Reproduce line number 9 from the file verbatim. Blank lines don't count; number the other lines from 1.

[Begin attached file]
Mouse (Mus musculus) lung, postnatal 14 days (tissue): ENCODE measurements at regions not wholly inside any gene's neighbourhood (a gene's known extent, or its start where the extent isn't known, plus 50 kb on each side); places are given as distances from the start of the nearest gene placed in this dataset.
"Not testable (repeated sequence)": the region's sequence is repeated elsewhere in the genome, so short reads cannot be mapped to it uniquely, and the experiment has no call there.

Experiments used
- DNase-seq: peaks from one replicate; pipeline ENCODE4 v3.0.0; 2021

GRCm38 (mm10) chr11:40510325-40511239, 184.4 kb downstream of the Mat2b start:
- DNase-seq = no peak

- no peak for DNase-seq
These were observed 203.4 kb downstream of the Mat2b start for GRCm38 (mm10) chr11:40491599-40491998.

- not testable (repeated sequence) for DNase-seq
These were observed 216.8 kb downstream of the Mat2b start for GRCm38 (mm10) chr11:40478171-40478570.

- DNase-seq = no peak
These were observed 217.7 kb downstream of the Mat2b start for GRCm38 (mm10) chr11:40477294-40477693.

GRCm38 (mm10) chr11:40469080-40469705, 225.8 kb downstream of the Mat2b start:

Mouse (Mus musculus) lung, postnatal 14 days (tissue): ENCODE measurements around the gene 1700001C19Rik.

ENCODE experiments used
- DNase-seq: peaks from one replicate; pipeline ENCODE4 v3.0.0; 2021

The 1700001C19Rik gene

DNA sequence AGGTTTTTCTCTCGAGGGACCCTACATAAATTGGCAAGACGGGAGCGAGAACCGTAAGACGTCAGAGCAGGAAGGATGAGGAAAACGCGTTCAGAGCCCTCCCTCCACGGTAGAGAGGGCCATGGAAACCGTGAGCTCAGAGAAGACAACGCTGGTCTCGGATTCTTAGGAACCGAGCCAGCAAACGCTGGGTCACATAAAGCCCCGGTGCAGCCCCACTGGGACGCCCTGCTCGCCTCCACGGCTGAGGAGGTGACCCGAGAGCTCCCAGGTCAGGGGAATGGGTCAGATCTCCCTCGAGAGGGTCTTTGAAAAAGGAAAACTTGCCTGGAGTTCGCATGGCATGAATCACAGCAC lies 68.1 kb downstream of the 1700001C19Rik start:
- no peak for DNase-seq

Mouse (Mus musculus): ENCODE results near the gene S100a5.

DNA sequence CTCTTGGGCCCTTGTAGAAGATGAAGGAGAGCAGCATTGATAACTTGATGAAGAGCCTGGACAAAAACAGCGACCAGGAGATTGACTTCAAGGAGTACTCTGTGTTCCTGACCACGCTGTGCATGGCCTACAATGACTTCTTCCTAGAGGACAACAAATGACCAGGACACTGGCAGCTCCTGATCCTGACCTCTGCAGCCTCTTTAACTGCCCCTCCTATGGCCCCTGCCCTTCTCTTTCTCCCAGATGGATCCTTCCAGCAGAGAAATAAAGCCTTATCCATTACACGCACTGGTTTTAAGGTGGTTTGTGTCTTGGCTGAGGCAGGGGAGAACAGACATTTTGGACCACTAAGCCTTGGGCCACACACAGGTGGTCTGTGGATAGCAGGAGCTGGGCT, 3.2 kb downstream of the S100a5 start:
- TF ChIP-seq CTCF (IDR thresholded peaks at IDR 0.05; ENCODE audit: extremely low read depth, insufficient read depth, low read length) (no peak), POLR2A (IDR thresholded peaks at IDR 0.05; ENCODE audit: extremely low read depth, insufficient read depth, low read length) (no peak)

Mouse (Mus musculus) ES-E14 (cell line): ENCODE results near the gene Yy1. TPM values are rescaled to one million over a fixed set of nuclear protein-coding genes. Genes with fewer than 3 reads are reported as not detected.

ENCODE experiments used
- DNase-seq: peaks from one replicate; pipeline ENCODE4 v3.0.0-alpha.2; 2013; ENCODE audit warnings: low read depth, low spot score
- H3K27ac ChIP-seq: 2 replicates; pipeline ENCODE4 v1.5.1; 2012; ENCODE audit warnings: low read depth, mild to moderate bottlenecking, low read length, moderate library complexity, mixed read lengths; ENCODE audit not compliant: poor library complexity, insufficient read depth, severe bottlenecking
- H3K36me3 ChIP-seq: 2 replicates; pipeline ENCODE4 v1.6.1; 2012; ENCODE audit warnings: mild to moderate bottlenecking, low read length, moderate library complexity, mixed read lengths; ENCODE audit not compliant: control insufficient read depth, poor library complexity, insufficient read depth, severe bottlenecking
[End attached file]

- not testable (repeated sequence) for DNase-seq